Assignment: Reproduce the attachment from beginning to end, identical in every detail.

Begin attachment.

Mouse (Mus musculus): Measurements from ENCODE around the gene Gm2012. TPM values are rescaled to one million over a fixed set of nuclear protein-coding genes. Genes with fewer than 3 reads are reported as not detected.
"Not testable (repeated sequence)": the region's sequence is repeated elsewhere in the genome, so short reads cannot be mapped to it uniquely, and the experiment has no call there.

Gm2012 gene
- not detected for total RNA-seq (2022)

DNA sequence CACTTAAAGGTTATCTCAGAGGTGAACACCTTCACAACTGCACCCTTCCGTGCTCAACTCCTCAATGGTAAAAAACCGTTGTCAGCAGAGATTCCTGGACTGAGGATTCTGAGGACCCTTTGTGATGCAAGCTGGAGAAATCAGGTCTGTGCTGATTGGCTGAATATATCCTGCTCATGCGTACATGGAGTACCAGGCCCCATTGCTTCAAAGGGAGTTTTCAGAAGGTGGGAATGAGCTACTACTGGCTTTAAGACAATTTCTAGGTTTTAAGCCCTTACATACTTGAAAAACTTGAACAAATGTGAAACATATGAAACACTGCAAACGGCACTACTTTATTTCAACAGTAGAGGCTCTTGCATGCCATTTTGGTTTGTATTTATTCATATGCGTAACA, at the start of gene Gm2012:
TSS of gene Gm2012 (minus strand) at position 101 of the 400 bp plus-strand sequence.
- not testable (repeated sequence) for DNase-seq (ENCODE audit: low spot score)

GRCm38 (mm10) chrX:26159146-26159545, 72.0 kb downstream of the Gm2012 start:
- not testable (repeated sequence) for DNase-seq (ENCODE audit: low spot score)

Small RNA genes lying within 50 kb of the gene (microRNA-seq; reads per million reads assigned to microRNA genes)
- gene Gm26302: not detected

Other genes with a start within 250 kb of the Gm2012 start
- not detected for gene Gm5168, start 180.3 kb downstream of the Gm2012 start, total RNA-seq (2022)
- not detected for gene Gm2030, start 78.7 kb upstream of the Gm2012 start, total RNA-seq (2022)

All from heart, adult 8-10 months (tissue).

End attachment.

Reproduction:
Mouse (Mus musculus): Measurements from ENCODE around the gene Gm2012. TPM values are rescaled to one million over a fixed set of nuclear protein-coding genes. Genes with fewer than 3 reads are reported as not detected.
"Not testable (repeated sequence)": the region's sequence is repeated elsewhere in the genome, so short reads cannot be mapped to it uniquely, and the experiment has no call there.

Gm2012 gene
- not detected for total RNA-seq (2022)

DNA sequence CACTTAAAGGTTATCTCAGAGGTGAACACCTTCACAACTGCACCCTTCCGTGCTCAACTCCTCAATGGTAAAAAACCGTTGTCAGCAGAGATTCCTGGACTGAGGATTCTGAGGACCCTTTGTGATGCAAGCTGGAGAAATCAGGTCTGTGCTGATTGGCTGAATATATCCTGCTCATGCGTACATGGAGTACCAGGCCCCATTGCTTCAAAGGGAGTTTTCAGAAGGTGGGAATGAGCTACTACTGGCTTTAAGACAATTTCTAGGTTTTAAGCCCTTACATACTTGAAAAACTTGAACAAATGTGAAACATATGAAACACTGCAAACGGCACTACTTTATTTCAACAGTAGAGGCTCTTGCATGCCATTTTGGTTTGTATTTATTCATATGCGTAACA, at the start of gene Gm2012:
TSS of gene Gm2012 (minus strand) at position 101 of the 400 bp plus-strand sequence.
- not testable (repeated sequence) for DNase-seq (ENCODE audit: low spot score)

GRCm38 (mm10) chrX:26159146-26159545, 72.0 kb downstream of the Gm2012 start:
- not testable (repeated sequence) for DNase-seq (ENCODE audit: low spot score)

Small RNA genes lying within 50 kb of the gene (microRNA-seq; reads per million reads assigned to microRNA genes)
- gene Gm26302: not detected

Other genes with a start within 250 kb of the Gm2012 start
- not detected for gene Gm5168, start 180.3 kb downstream of the Gm2012 start, total RNA-seq (2022)
- not detected for gene Gm2030, start 78.7 kb upstream of the Gm2012 start, total RNA-seq (2022)

All from heart, adult 8-10 months (tissue).